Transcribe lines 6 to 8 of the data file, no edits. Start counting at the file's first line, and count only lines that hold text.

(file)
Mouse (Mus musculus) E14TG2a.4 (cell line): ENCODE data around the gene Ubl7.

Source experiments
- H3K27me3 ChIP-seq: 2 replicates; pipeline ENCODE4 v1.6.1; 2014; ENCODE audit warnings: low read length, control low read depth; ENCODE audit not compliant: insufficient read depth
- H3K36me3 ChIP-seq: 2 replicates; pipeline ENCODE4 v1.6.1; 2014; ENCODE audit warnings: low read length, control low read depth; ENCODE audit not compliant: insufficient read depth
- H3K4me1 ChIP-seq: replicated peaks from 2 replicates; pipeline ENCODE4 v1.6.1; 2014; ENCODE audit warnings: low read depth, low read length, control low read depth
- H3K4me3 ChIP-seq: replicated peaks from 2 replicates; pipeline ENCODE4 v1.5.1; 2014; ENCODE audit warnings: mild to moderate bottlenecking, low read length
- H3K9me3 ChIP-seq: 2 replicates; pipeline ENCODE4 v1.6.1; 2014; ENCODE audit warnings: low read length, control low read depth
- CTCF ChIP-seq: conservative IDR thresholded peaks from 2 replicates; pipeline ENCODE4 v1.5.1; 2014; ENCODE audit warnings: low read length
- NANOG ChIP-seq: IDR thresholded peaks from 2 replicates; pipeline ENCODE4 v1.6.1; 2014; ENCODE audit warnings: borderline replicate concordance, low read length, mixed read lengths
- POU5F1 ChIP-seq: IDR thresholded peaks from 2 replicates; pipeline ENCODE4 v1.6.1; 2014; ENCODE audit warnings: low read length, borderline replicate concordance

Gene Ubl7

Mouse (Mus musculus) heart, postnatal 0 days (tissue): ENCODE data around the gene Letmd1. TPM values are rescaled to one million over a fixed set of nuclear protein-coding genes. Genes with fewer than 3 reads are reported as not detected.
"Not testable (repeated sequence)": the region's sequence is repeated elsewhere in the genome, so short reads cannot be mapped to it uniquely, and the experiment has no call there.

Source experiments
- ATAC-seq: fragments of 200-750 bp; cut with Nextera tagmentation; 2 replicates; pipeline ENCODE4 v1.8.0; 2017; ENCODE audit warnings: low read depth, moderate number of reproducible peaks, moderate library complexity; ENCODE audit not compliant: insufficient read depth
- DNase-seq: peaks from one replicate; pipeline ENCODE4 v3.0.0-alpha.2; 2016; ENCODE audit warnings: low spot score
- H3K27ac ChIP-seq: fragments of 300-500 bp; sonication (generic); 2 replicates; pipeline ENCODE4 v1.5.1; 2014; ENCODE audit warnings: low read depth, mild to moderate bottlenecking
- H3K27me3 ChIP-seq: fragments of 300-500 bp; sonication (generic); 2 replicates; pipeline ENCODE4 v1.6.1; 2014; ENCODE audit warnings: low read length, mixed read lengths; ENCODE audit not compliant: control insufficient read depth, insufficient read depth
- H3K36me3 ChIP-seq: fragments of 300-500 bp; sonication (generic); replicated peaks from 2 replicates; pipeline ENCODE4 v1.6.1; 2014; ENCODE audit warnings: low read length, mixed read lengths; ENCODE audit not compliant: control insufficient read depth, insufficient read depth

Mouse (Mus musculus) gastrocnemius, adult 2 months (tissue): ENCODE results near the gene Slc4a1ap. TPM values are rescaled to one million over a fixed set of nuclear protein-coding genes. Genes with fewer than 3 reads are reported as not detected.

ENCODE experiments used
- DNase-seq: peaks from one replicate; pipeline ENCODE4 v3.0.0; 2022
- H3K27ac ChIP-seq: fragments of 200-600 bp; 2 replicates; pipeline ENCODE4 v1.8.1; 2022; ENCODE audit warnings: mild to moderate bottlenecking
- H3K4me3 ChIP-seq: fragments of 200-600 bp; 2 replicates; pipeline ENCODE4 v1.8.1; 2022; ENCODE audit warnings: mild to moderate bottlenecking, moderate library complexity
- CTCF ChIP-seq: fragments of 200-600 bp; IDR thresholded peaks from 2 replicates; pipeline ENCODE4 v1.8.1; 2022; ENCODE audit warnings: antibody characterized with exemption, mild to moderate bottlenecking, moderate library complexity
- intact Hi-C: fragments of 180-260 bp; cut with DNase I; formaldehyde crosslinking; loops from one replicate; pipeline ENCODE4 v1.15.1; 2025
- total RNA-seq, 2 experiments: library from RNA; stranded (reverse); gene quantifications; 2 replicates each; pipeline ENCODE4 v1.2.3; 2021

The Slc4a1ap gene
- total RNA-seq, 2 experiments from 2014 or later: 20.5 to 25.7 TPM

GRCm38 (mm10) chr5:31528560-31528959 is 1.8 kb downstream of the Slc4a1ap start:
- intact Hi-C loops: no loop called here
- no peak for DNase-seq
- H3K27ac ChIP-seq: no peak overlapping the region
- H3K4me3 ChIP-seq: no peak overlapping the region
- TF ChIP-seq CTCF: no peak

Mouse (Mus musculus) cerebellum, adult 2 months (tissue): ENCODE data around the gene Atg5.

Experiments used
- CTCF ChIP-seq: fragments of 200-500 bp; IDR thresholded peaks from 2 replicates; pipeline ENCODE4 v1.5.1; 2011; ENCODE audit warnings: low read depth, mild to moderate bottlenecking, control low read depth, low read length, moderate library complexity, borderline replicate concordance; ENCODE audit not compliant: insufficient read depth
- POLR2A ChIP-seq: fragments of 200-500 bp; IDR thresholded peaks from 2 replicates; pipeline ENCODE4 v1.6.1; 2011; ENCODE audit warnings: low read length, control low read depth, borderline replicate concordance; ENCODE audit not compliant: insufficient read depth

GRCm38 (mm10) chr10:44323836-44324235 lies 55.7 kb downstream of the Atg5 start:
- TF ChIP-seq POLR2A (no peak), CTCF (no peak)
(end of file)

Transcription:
- H3K4me3 ChIP-seq: replicated peaks from 2 replicates; pipeline ENCODE4 v1.5.1; 2014; ENCODE audit warnings: mild to moderate bottlenecking, low read length
- H3K9me3 ChIP-seq: 2 replicates; pipeline ENCODE4 v1.6.1; 2014; ENCODE audit warnings: low read length, control low read depth
- CTCF ChIP-seq: conservative IDR thresholded peaks from 2 replicates; pipeline ENCODE4 v1.5.1; 2014; ENCODE audit warnings: low read length